We had been raised with the admonishment that our virginity was a jewel, and that once given away, it was an irrevocable and irretrievable gift, that without this fleshy treasure of blood and tradition, we were nothing. We heard about girls who had been raped and who begged their fathers to kill them, for the shame was theirs and not the rapists' (we still hear about these honor killings). We heard hints sometimes that if we were abducted or beaten or raped, that it really was our own fault for not being cautious enough. Virginity and honor above all else seemed to be the message arriving through the fogs of the past at our doorsteps.
We saw that our brothers, our male cousins were privileged with space and privacy and liberties about which we could not even dream. They could leave in large groups and go to the mountain at 5:00 a.m. They could drive together to the orchards in villages far from the cities. They could play volleyball in the streets. We, the women, if allowed at all to partake of these innocent feasts, were required to have chaperones. We were the honor of our families, a burden we did not need and had never wanted.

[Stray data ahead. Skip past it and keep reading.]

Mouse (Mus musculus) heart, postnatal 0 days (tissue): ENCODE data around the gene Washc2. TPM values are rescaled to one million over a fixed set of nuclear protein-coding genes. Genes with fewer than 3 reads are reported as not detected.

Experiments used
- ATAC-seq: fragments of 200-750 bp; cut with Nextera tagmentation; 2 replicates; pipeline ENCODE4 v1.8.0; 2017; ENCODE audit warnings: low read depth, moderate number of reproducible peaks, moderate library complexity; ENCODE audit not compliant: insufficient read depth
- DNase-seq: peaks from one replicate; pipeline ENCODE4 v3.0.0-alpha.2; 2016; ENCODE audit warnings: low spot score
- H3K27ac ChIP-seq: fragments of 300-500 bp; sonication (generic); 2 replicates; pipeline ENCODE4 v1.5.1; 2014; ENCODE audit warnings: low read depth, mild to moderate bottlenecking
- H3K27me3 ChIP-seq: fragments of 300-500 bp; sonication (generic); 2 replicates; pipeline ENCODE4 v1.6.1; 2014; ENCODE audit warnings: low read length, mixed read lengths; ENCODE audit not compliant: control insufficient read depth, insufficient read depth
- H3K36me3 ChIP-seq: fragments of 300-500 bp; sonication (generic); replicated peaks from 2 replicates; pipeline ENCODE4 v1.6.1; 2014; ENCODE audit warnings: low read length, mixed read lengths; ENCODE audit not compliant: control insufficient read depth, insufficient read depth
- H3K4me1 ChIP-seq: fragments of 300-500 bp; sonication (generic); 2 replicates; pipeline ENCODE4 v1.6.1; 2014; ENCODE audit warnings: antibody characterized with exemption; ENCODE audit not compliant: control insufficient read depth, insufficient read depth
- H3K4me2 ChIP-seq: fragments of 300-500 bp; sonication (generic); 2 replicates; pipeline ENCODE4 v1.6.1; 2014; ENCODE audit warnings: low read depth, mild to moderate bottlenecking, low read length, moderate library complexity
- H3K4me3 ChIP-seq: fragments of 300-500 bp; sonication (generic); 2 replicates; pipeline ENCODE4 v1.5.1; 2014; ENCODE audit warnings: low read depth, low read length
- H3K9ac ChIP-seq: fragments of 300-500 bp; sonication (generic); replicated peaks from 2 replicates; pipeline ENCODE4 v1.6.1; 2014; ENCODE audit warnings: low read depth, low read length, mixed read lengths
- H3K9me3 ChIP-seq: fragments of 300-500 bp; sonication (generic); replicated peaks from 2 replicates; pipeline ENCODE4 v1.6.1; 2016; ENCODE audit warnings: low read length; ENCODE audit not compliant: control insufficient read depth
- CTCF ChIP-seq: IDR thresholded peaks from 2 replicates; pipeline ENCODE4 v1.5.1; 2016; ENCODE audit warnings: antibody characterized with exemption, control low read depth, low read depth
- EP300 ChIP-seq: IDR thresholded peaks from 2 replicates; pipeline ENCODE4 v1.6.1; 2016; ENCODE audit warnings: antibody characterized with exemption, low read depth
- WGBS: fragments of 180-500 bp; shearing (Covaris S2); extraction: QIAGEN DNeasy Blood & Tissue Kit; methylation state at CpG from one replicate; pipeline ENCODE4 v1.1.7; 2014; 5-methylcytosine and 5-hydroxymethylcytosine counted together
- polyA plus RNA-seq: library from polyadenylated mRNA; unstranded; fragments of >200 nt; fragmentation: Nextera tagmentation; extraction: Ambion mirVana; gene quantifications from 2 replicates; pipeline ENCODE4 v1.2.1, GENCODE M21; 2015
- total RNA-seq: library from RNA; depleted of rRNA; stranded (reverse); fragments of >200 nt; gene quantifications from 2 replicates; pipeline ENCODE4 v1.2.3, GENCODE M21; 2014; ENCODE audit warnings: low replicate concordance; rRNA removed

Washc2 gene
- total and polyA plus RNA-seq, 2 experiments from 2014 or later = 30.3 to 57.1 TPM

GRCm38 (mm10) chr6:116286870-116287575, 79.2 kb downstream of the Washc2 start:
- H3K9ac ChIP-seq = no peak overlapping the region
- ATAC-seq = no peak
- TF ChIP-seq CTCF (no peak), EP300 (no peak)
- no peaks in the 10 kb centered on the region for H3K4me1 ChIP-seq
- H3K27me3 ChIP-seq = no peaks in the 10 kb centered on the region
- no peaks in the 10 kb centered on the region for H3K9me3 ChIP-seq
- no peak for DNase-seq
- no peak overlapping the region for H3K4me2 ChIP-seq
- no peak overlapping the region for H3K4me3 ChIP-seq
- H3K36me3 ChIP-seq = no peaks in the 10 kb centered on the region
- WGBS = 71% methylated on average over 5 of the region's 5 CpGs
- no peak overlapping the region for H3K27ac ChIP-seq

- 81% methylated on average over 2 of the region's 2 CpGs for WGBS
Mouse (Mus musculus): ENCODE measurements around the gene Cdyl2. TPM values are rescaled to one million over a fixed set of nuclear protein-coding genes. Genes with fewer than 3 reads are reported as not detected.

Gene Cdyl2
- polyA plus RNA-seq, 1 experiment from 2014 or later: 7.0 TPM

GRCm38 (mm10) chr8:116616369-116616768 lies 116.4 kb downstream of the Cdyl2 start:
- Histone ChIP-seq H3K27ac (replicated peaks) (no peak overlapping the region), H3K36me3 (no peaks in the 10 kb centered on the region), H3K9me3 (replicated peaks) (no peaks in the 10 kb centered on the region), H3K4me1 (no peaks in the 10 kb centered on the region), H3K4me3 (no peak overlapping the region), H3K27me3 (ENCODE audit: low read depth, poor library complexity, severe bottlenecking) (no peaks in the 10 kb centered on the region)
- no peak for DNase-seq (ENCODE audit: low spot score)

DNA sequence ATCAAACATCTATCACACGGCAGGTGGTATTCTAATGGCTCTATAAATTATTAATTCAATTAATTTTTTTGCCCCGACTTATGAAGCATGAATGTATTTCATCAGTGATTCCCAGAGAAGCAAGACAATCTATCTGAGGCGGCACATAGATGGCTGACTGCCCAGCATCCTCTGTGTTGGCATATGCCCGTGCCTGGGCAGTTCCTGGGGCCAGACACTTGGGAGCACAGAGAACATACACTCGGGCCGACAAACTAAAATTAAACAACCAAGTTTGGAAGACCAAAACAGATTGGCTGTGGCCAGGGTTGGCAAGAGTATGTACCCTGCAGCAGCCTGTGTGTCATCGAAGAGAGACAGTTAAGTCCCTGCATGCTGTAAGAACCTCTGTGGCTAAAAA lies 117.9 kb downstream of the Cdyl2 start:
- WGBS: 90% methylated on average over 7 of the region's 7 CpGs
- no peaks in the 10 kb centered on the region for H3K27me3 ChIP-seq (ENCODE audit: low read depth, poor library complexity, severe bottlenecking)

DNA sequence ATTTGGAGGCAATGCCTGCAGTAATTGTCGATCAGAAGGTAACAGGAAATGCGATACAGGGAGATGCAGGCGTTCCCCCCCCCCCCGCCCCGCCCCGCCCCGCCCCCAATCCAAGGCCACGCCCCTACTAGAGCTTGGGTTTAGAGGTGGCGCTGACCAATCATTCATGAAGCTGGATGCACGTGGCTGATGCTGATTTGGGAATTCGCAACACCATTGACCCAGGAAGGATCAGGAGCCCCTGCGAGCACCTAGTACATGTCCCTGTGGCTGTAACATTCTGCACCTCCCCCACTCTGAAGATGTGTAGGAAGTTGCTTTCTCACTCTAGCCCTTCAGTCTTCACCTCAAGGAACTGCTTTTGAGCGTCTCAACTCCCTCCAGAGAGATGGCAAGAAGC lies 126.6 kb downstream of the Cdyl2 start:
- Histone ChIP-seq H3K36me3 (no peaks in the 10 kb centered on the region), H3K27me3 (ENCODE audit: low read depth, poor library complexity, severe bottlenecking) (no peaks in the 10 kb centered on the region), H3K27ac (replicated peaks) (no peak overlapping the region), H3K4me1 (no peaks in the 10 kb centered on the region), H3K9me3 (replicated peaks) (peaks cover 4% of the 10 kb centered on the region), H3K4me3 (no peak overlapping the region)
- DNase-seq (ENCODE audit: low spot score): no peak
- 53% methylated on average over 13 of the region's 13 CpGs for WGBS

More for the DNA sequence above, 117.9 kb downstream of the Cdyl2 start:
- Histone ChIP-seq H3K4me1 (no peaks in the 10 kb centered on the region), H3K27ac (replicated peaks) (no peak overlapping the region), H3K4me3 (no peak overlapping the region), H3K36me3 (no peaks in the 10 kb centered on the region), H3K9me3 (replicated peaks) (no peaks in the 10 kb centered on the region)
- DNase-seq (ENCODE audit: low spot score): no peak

We were young and romantic as the teens always are. We constructed grand romances -“I shall die of love”- from innocent flirtation and furtive glances by young boys, and we were insanely careful of our reputations. After all, we were shahrestani girls and while Tehran was so much more permissive, we still had the family's abroo and our own marriagability to consider. Brothers of our friends, the beautiful, melancholy Homayoons and Kamrans and Kianoushes were the candidates for our crushes. These men – who were ready to go to the jebheh or had just returned from the war, who could not go to the universities because they were all closed for “cleansing,” who fit our silly notions of romantic by reading French poetry and arguing metaphysics – were there when we went to visit our friends, and we knew that something illicit and secret was happening when we glanced at them sidelong, giggled nervously as they spoke with us, or pretended cockiness when our stomachs were jelly.
We argued poetry, and we quietly argued politics. We argued even the validity of Marshal McLuhans' global village ideas. We also talked about love and Michael Jackson. We wrote to pen-pals in Europe and the United States who became our eyes and ears when our country was closed down. We listened to the Voice of America, awaiting the dedications of songs. We threw all-girl parties under the eagle-like supervision of our mothers who were worried about the Komiteh, and we pretended to be boys in these parties. Little did we know about Simone de Beauvoire's chapter on adolescent crushes on our friends when all sexuality is so completely repressed.